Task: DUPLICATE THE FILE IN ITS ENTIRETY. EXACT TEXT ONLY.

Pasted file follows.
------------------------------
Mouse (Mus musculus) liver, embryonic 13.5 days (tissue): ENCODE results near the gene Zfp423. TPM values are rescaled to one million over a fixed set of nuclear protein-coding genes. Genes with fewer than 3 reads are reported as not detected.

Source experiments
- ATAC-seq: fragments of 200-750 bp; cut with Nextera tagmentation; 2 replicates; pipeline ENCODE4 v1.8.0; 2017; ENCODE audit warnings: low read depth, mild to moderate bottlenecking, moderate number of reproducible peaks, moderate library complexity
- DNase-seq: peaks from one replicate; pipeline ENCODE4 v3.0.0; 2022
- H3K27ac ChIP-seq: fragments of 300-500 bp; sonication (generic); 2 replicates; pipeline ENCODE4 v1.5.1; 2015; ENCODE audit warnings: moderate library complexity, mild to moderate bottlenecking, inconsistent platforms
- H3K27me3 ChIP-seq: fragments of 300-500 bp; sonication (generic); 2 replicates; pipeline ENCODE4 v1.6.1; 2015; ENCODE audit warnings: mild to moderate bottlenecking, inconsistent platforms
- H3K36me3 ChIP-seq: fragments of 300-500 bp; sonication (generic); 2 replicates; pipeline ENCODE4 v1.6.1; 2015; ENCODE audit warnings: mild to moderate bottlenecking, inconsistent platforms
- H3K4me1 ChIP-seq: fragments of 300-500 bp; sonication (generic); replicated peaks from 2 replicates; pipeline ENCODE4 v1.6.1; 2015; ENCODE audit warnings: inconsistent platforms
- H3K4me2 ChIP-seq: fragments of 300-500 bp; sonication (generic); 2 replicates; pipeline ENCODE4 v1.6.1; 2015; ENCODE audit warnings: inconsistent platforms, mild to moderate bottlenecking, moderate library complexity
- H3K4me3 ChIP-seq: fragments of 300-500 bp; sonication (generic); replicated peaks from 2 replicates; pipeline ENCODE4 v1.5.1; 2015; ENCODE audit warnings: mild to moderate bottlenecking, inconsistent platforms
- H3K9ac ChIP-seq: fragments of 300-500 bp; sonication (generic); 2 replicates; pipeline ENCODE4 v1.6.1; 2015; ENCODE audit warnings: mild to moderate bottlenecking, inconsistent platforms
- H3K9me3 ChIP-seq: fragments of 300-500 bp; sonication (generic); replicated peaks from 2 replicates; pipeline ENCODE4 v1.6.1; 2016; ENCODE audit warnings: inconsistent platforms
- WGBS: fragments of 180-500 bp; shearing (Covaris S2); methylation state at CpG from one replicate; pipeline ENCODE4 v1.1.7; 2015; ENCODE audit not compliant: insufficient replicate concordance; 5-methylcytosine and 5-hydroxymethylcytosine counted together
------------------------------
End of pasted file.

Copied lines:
Mouse (Mus musculus) liver, embryonic 13.5 days (tissue): ENCODE results near the gene Zfp423. TPM values are rescaled to one million over a fixed set of nuclear protein-coding genes. Genes with fewer than 3 reads are reported as not detected.

Source experiments
- ATAC-seq: fragments of 200-750 bp; cut with Nextera tagmentation; 2 replicates; pipeline ENCODE4 v1.8.0; 2017; ENCODE audit warnings: low read depth, mild to moderate bottlenecking, moderate number of reproducible peaks, moderate library complexity
- DNase-seq: peaks from one replicate; pipeline ENCODE4 v3.0.0; 2022
- H3K27ac ChIP-seq: fragments of 300-500 bp; sonication (generic); 2 replicates; pipeline ENCODE4 v1.5.1; 2015; ENCODE audit warnings: moderate library complexity, mild to moderate bottlenecking, inconsistent platforms
- H3K27me3 ChIP-seq: fragments of 300-500 bp; sonication (generic); 2 replicates; pipeline ENCODE4 v1.6.1; 2015; ENCODE audit warnings: mild to moderate bottlenecking, inconsistent platforms
- H3K36me3 ChIP-seq: fragments of 300-500 bp; sonication (generic); 2 replicates; pipeline ENCODE4 v1.6.1; 2015; ENCODE audit warnings: mild to moderate bottlenecking, inconsistent platforms
- H3K4me1 ChIP-seq: fragments of 300-500 bp; sonication (generic); replicated peaks from 2 replicates; pipeline ENCODE4 v1.6.1; 2015; ENCODE audit warnings: inconsistent platforms
- H3K4me2 ChIP-seq: fragments of 300-500 bp; sonication (generic); 2 replicates; pipeline ENCODE4 v1.6.1; 2015; ENCODE audit warnings: inconsistent platforms, mild to moderate bottlenecking, moderate library complexity
- H3K4me3 ChIP-seq: fragments of 300-500 bp; sonication (generic); replicated peaks from 2 replicates; pipeline ENCODE4 v1.5.1; 2015; ENCODE audit warnings: mild to moderate bottlenecking, inconsistent platforms
- H3K9ac ChIP-seq: fragments of 300-500 bp; sonication (generic); 2 replicates; pipeline ENCODE4 v1.6.1; 2015; ENCODE audit warnings: mild to moderate bottlenecking, inconsistent platforms
- H3K9me3 ChIP-seq: fragments of 300-500 bp; sonication (generic); replicated peaks from 2 replicates; pipeline ENCODE4 v1.6.1; 2016; ENCODE audit warnings: inconsistent platforms
- WGBS: fragments of 180-500 bp; shearing (Covaris S2); methylation state at CpG from one replicate; pipeline ENCODE4 v1.1.7; 2015; ENCODE audit not compliant: insufficient replicate concordance; 5-methylcytosine and 5-hydroxymethylcytosine counted together